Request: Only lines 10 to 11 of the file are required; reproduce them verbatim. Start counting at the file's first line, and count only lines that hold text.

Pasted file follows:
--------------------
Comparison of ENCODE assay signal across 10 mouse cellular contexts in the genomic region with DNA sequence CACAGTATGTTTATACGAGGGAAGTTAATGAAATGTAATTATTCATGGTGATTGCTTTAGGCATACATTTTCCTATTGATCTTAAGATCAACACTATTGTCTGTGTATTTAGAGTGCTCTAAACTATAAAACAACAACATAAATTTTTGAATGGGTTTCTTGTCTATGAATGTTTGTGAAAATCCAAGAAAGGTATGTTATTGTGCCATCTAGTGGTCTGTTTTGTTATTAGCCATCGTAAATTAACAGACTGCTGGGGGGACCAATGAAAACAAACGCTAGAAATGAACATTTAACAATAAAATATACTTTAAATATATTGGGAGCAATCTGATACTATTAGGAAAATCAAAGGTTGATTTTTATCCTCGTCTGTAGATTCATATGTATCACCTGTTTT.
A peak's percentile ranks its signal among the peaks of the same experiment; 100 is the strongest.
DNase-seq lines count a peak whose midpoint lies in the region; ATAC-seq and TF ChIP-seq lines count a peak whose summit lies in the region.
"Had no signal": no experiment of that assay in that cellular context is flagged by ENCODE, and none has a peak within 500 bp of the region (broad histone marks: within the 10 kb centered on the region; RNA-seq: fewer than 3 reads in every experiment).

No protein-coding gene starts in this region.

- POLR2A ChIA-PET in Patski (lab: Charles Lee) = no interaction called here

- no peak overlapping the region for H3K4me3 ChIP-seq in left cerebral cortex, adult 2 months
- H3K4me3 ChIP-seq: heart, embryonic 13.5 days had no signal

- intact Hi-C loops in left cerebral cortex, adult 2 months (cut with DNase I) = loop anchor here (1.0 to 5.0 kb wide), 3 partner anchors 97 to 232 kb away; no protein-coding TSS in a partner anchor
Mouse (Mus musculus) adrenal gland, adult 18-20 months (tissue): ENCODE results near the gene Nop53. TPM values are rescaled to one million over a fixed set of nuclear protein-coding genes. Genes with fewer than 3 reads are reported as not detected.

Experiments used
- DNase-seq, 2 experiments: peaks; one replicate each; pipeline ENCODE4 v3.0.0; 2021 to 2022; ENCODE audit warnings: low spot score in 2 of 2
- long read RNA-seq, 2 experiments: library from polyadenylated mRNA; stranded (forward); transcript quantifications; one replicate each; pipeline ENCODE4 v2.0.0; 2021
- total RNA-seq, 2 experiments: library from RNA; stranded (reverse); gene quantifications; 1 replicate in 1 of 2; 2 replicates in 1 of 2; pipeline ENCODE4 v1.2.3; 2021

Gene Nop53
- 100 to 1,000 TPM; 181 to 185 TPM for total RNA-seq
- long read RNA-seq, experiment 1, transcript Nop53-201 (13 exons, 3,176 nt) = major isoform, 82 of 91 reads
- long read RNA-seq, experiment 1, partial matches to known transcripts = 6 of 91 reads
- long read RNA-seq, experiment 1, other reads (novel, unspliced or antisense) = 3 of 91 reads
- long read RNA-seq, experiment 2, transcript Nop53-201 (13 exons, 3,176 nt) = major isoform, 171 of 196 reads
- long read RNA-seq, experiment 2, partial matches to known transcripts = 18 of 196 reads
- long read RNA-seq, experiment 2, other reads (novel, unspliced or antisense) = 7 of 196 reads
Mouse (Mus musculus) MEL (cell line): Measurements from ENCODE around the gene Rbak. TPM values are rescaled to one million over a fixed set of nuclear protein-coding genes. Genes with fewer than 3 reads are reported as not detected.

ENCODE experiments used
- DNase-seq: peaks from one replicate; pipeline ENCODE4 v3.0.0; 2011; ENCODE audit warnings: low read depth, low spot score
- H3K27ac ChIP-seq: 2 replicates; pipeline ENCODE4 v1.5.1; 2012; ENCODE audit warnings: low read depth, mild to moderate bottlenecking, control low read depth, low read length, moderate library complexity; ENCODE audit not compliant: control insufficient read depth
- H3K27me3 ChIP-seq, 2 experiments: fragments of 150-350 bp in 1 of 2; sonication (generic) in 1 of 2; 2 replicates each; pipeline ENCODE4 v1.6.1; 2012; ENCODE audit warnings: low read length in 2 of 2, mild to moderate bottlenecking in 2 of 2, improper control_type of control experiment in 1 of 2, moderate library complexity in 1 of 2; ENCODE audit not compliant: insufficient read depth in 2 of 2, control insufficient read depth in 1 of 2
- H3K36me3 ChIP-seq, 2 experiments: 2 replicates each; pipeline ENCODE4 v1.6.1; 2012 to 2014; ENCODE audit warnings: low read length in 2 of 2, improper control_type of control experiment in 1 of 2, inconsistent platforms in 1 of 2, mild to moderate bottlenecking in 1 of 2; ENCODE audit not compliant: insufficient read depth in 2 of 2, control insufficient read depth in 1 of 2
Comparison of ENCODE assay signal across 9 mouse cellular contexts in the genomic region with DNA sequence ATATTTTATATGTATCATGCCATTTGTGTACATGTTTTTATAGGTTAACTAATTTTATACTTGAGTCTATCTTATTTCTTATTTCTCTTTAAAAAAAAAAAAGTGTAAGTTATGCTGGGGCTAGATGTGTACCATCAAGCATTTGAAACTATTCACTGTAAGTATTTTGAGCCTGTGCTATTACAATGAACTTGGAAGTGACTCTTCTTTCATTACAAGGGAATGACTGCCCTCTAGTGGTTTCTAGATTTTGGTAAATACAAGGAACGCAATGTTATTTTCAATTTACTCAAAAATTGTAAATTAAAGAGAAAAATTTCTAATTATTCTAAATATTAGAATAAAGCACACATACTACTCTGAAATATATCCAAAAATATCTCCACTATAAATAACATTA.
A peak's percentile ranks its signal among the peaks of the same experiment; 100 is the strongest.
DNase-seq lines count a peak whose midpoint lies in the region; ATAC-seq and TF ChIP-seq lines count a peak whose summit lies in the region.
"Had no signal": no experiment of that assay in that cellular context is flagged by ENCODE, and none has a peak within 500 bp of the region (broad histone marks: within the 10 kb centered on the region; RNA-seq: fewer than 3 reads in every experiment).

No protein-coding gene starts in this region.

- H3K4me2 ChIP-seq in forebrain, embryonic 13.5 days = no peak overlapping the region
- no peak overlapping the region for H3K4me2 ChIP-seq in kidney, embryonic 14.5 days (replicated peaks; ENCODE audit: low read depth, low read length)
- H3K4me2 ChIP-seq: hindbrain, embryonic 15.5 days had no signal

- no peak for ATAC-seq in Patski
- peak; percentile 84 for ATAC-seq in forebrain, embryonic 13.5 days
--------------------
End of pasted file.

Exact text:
Mouse (Mus musculus) adrenal gland, adult 18-20 months (tissue): ENCODE results near the gene Nop53. TPM values are rescaled to one million over a fixed set of nuclear protein-coding genes. Genes with fewer than 3 reads are reported as not detected.

Experiments used